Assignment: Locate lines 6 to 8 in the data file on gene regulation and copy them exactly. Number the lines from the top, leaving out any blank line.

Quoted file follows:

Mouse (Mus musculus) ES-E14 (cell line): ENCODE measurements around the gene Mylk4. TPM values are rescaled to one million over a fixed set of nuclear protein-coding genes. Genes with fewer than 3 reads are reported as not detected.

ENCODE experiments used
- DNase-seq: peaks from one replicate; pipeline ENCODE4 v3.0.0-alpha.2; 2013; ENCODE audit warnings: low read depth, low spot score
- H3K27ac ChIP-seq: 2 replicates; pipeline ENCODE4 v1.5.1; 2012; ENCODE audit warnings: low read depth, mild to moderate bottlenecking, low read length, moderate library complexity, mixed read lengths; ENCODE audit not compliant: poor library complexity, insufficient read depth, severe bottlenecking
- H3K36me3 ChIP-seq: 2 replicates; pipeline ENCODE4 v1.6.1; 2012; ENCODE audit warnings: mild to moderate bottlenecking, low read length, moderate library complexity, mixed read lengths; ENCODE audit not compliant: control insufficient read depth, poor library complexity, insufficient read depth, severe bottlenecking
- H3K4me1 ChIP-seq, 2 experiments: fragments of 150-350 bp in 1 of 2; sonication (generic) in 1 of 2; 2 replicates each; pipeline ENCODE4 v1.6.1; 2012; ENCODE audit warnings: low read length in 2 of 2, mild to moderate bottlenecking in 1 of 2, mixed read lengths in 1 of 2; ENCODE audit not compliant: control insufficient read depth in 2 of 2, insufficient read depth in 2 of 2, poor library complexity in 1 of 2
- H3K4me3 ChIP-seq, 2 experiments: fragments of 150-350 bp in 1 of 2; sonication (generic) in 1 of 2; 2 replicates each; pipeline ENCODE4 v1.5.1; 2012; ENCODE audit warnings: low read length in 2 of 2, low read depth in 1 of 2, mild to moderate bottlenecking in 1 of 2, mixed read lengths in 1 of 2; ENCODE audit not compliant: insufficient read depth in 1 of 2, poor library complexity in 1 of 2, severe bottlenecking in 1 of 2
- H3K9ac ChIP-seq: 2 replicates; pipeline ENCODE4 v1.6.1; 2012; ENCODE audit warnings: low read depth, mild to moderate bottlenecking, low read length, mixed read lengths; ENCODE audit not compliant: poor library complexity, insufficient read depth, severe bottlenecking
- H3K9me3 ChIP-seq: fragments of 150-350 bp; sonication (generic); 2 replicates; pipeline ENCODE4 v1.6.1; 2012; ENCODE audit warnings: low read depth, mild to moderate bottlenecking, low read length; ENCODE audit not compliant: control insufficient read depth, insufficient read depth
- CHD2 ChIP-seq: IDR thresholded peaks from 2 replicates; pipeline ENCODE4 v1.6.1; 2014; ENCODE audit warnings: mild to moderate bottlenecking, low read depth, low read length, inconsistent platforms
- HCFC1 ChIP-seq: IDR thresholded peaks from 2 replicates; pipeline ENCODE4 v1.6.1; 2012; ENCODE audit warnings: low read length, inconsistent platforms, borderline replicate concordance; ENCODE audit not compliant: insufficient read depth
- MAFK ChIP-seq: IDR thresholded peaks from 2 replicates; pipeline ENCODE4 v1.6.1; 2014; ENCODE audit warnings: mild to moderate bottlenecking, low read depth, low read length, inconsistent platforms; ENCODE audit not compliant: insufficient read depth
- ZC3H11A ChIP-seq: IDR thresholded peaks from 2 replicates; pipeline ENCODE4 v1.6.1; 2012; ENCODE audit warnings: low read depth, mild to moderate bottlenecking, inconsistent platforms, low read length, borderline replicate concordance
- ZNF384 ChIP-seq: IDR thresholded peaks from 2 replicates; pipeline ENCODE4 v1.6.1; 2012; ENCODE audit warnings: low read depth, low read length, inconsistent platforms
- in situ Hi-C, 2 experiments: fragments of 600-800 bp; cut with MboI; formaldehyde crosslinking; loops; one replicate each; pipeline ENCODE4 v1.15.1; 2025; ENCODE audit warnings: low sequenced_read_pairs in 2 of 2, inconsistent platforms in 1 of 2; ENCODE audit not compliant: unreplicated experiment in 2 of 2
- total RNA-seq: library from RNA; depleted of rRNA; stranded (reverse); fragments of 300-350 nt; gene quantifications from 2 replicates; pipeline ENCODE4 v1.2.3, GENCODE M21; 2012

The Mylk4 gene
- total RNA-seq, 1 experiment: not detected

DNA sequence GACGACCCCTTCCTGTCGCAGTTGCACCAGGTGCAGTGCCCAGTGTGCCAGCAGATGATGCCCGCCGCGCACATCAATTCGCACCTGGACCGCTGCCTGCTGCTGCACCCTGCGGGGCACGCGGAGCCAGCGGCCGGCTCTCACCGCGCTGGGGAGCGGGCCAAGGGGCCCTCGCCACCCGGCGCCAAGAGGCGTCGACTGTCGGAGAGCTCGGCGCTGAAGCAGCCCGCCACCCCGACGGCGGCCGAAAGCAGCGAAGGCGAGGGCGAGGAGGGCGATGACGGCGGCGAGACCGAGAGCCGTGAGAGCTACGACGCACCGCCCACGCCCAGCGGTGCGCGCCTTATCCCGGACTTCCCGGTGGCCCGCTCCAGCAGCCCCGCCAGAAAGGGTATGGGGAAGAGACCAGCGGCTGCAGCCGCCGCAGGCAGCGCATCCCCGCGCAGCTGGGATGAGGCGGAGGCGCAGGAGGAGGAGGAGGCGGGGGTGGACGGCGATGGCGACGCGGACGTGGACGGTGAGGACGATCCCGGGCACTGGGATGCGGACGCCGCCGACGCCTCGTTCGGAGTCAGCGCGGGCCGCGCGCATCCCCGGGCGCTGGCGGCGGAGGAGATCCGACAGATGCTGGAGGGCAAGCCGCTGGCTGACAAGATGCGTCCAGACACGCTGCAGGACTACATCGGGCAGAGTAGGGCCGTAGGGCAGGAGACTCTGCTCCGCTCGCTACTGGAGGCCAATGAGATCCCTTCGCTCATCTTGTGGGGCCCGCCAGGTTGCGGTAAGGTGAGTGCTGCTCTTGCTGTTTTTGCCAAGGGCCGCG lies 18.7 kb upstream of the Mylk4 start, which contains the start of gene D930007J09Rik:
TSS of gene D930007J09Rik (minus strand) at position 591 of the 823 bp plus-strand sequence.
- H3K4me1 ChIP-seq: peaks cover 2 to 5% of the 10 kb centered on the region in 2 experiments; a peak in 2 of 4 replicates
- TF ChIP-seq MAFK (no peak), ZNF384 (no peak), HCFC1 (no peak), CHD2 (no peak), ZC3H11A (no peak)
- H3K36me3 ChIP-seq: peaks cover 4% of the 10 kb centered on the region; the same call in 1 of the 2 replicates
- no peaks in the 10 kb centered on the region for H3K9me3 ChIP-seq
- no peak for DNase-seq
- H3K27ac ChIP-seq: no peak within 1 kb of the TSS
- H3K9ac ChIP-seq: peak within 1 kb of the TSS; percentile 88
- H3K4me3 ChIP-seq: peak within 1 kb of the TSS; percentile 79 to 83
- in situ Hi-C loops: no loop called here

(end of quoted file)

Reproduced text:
- H3K4me1 ChIP-seq, 2 experiments: fragments of 150-350 bp in 1 of 2; sonication (generic) in 1 of 2; 2 replicates each; pipeline ENCODE4 v1.6.1; 2012; ENCODE audit warnings: low read length in 2 of 2, mild to moderate bottlenecking in 1 of 2, mixed read lengths in 1 of 2; ENCODE audit not compliant: control insufficient read depth in 2 of 2, insufficient read depth in 2 of 2, poor library complexity in 1 of 2
- H3K4me3 ChIP-seq, 2 experiments: fragments of 150-350 bp in 1 of 2; sonication (generic) in 1 of 2; 2 replicates each; pipeline ENCODE4 v1.5.1; 2012; ENCODE audit warnings: low read length in 2 of 2, low read depth in 1 of 2, mild to moderate bottlenecking in 1 of 2, mixed read lengths in 1 of 2; ENCODE audit not compliant: insufficient read depth in 1 of 2, poor library complexity in 1 of 2, severe bottlenecking in 1 of 2
- H3K9ac ChIP-seq: 2 replicates; pipeline ENCODE4 v1.6.1; 2012; ENCODE audit warnings: low read depth, mild to moderate bottlenecking, low read length, mixed read lengths; ENCODE audit not compliant: poor library complexity, insufficient read depth, severe bottlenecking